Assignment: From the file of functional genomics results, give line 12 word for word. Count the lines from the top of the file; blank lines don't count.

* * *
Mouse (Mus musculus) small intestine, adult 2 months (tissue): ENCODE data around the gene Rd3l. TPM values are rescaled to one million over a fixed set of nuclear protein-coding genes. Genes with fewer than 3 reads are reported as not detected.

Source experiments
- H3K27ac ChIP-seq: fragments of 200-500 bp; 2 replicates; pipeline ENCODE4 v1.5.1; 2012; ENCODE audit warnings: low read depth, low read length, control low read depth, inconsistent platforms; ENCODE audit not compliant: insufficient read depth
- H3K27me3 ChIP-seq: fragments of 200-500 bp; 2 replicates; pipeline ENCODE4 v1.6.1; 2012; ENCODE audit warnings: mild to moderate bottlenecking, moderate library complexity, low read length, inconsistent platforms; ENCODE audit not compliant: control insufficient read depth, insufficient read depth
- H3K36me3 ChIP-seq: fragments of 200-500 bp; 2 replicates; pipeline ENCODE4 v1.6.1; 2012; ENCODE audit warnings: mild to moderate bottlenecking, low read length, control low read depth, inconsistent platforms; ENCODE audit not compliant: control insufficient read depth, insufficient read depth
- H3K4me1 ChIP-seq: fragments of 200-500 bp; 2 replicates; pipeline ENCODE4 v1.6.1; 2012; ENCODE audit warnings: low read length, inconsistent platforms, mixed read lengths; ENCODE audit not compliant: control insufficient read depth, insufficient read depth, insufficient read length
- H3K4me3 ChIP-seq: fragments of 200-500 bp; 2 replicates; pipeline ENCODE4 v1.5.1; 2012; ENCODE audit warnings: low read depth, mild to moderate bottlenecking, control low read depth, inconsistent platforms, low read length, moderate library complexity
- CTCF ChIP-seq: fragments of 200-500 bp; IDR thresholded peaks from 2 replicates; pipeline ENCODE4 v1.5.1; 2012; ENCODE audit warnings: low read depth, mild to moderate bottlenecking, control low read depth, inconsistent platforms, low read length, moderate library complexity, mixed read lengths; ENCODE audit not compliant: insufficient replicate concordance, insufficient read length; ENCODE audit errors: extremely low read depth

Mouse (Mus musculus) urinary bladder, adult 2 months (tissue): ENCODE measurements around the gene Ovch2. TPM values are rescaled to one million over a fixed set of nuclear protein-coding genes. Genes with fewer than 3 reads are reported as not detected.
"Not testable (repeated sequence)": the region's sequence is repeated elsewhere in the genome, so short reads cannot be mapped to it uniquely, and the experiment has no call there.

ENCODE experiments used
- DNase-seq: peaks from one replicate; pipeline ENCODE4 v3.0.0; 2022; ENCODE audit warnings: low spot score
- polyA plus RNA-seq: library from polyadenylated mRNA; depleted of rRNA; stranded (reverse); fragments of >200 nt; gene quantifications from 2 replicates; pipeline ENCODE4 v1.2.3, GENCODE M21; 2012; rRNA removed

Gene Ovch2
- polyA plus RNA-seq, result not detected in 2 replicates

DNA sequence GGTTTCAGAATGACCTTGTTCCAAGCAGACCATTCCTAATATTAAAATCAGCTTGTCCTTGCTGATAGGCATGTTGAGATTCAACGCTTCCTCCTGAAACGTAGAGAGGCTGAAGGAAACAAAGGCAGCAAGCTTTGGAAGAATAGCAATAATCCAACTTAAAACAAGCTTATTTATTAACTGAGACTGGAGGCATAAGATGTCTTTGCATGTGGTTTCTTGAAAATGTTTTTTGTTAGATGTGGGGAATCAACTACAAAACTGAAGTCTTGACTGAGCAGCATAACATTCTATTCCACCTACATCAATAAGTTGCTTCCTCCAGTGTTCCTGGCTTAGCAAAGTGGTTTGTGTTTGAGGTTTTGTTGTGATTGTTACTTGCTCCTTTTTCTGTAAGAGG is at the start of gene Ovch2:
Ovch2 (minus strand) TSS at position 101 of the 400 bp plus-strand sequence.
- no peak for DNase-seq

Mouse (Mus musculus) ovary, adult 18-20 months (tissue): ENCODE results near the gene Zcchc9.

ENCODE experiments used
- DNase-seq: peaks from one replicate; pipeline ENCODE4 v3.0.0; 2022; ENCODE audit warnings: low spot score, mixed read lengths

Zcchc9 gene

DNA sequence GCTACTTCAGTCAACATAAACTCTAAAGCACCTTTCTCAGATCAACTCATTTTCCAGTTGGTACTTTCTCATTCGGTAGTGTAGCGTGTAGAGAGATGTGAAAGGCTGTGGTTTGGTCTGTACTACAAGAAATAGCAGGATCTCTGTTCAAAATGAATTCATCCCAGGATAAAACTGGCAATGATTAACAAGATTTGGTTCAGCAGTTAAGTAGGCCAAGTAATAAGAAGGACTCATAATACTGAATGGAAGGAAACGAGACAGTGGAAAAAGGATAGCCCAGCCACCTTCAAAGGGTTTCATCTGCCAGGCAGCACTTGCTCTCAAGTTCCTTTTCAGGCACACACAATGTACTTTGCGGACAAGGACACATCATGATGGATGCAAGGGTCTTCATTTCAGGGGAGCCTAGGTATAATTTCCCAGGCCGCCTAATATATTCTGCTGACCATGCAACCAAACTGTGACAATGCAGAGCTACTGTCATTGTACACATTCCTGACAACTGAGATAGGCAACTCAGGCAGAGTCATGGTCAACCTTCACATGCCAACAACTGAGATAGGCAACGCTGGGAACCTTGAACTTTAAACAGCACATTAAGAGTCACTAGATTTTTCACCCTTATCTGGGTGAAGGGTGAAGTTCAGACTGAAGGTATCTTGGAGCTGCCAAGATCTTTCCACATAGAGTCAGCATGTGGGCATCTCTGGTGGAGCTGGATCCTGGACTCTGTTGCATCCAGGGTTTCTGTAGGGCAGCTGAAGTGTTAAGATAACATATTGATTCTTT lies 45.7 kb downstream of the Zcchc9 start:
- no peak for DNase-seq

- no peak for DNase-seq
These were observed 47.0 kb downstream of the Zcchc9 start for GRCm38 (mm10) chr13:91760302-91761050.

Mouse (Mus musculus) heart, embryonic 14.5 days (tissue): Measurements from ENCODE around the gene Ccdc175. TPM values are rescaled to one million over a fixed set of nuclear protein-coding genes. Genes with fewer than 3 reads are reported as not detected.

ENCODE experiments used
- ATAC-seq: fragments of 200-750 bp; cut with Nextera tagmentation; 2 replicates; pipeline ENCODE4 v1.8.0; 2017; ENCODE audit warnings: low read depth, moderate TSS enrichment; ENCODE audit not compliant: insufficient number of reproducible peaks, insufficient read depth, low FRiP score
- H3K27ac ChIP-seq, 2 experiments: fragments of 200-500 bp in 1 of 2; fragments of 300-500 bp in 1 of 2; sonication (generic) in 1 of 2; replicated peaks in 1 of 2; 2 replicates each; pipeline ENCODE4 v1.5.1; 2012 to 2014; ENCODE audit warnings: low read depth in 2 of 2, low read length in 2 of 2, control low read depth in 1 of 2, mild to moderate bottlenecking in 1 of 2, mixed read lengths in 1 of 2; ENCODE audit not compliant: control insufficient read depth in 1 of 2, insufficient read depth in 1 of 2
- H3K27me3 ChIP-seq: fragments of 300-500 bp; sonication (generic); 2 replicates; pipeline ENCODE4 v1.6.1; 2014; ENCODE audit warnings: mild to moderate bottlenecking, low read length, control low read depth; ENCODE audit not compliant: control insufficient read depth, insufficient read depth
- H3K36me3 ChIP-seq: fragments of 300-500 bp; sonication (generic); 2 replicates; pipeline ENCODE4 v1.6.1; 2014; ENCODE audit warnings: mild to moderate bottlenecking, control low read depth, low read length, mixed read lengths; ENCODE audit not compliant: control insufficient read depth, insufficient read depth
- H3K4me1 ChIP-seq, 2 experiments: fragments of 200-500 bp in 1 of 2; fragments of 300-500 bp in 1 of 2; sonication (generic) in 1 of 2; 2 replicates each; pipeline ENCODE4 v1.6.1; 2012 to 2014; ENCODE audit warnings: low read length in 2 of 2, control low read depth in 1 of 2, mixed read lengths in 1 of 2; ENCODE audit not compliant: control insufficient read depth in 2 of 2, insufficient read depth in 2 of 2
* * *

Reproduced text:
- DNase-seq: peaks from one replicate; pipeline ENCODE4 v3.0.0; 2022; ENCODE audit warnings: low spot score